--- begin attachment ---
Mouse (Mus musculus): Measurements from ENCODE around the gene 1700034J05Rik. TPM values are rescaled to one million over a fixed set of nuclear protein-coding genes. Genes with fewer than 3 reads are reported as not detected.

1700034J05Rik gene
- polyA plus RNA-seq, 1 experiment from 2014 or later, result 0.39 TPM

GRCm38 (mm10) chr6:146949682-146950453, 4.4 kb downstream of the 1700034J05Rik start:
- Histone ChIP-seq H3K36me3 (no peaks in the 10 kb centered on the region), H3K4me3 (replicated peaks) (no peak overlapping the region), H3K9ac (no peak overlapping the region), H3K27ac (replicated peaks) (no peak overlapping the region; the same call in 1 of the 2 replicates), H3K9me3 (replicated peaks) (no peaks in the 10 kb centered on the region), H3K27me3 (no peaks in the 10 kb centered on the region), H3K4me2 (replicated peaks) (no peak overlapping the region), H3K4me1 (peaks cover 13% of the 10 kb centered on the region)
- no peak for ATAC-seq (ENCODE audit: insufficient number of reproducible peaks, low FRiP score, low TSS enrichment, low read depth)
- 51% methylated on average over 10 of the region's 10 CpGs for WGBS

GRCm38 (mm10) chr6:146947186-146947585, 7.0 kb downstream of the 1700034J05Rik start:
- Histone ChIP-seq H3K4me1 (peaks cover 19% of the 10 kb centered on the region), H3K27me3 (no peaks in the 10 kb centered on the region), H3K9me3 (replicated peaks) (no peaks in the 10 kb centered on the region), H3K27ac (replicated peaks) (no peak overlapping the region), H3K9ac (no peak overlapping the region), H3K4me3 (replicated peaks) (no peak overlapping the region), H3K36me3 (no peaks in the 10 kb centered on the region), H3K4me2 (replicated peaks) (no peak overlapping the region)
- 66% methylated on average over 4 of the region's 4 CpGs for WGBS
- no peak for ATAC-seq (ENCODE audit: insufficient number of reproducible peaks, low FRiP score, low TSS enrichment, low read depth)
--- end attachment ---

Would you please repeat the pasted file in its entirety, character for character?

Mouse (Mus musculus): Measurements from ENCODE around the gene 1700034J05Rik. TPM values are rescaled to one million over a fixed set of nuclear protein-coding genes. Genes with fewer than 3 reads are reported as not detected.

1700034J05Rik gene
- polyA plus RNA-seq, 1 experiment from 2014 or later, result 0.39 TPM

GRCm38 (mm10) chr6:146949682-146950453, 4.4 kb downstream of the 1700034J05Rik start:
- Histone ChIP-seq H3K36me3 (no peaks in the 10 kb centered on the region), H3K4me3 (replicated peaks) (no peak overlapping the region), H3K9ac (no peak overlapping the region), H3K27ac (replicated peaks) (no peak overlapping the region; the same call in 1 of the 2 replicates), H3K9me3 (replicated peaks) (no peaks in the 10 kb centered on the region), H3K27me3 (no peaks in the 10 kb centered on the region), H3K4me2 (replicated peaks) (no peak overlapping the region), H3K4me1 (peaks cover 13% of the 10 kb centered on the region)
- no peak for ATAC-seq (ENCODE audit: insufficient number of reproducible peaks, low FRiP score, low TSS enrichment, low read depth)
- 51% methylated on average over 10 of the region's 10 CpGs for WGBS

GRCm38 (mm10) chr6:146947186-146947585, 7.0 kb downstream of the 1700034J05Rik start:
- Histone ChIP-seq H3K4me1 (peaks cover 19% of the 10 kb centered on the region), H3K27me3 (no peaks in the 10 kb centered on the region), H3K9me3 (replicated peaks) (no peaks in the 10 kb centered on the region), H3K27ac (replicated peaks) (no peak overlapping the region), H3K9ac (no peak overlapping the region), H3K4me3 (replicated peaks) (no peak overlapping the region), H3K36me3 (no peaks in the 10 kb centered on the region), H3K4me2 (replicated peaks) (no peak overlapping the region)
- 66% methylated on average over 4 of the region's 4 CpGs for WGBS
- no peak for ATAC-seq (ENCODE audit: insufficient number of reproducible peaks, low FRiP score, low TSS enrichment, low read depth)